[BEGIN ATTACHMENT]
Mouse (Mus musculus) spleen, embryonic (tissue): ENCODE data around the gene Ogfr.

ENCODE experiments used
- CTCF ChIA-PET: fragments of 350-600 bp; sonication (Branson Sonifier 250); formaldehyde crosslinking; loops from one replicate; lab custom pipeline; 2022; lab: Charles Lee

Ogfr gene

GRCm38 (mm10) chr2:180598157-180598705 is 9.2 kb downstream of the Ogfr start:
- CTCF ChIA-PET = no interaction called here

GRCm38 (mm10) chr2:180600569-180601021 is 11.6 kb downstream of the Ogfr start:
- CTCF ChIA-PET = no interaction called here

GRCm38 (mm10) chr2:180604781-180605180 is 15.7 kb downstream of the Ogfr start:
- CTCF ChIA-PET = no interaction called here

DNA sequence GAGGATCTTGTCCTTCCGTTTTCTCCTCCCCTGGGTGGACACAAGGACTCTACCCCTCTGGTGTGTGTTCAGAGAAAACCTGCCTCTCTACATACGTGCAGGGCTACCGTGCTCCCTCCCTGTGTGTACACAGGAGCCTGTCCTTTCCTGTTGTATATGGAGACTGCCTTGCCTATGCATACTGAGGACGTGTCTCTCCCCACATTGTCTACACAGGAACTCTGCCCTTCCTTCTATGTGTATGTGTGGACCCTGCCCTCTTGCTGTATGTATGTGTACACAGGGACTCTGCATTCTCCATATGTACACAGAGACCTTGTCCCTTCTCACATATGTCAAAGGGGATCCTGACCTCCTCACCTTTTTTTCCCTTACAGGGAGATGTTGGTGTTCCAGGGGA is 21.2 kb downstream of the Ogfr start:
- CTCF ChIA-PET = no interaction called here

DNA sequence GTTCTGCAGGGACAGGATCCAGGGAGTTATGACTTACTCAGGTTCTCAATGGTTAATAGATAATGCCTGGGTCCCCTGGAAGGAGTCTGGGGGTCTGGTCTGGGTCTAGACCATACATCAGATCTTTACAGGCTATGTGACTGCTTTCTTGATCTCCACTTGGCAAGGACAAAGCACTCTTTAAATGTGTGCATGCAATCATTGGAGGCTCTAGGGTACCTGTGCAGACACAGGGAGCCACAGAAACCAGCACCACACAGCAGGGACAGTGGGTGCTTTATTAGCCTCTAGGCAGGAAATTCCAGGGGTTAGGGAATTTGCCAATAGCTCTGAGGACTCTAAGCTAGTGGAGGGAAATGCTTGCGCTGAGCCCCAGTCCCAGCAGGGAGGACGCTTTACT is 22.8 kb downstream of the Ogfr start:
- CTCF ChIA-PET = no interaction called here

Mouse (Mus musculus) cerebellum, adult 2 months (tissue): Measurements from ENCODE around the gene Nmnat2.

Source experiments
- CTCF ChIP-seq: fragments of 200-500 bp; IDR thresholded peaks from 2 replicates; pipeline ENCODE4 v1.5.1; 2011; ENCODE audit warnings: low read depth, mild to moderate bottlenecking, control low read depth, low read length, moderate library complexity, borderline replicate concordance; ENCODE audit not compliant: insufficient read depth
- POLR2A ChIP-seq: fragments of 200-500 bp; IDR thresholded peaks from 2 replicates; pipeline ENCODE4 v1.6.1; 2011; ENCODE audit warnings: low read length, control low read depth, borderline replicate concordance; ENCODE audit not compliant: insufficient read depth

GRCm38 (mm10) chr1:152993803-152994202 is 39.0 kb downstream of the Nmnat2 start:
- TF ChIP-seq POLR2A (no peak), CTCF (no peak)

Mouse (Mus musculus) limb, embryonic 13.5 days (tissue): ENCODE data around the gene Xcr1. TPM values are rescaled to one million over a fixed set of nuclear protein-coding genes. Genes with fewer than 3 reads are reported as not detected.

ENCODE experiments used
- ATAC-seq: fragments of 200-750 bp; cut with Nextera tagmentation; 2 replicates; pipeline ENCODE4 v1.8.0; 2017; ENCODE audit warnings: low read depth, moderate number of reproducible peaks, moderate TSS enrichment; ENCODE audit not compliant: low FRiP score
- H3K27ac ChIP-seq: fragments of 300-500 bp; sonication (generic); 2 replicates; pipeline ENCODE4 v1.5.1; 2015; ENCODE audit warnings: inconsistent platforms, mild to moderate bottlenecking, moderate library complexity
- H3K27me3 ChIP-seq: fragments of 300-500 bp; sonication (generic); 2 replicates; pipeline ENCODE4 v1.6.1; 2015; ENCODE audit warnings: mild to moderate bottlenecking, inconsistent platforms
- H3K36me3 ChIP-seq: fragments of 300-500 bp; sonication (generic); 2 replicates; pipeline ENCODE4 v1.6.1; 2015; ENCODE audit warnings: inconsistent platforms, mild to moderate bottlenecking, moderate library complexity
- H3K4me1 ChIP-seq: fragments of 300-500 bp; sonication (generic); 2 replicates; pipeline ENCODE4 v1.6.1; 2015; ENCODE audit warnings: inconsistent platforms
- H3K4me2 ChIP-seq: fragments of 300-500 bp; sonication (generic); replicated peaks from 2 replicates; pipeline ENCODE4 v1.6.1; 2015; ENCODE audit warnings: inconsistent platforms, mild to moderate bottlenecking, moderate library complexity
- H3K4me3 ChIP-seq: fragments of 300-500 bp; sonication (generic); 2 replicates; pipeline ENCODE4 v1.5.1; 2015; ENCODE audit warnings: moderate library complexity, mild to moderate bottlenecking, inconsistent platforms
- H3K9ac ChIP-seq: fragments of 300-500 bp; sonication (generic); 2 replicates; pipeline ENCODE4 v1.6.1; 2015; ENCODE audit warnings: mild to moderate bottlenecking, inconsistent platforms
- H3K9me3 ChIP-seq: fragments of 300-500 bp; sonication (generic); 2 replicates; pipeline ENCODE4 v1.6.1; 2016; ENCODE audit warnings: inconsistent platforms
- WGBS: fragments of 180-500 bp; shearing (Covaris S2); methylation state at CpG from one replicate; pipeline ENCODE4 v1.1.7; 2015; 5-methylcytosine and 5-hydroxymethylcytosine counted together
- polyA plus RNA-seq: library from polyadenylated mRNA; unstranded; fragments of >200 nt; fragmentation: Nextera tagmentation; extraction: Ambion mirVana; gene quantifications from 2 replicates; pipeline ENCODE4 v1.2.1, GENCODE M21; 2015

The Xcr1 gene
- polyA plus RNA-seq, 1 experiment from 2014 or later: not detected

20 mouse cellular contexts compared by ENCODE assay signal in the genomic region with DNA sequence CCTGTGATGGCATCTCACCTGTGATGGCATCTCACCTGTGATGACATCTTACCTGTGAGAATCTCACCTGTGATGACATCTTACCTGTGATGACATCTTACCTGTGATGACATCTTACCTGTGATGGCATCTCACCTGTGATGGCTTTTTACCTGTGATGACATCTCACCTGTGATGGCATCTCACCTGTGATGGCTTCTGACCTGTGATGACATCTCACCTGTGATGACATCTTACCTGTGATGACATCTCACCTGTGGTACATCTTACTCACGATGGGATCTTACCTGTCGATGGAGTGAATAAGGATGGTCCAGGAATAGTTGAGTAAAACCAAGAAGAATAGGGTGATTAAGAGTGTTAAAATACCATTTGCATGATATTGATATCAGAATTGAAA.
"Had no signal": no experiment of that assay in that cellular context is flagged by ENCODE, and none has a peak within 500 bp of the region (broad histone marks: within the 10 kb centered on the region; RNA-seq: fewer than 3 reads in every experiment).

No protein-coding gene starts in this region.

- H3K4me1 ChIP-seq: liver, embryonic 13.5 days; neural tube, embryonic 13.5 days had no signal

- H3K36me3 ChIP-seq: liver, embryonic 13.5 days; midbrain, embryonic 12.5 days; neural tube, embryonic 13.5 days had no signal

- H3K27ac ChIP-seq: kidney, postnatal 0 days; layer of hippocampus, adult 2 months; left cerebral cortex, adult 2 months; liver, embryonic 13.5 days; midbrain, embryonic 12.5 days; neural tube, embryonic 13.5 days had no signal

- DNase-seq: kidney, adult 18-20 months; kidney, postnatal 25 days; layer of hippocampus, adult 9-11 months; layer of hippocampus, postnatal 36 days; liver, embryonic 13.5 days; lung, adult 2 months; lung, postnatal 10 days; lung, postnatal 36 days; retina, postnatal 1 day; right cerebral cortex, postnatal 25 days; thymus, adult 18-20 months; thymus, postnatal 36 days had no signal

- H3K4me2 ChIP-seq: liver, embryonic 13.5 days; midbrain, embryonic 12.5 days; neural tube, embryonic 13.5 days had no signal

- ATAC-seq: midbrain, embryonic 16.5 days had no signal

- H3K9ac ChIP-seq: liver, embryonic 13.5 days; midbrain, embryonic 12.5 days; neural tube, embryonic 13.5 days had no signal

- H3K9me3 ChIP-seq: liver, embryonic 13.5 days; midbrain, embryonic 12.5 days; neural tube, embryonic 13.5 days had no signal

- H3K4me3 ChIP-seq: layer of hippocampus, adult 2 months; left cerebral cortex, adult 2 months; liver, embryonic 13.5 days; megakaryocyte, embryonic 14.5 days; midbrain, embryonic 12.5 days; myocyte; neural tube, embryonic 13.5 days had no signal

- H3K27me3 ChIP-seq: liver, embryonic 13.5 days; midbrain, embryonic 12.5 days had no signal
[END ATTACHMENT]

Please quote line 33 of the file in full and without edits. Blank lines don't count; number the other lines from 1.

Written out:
- polyA plus RNA-seq: library from polyadenylated mRNA; unstranded; fragments of >200 nt; fragmentation: Nextera tagmentation; extraction: Ambion mirVana; gene quantifications from 2 replicates; pipeline ENCODE4 v1.2.1, GENCODE M21; 2015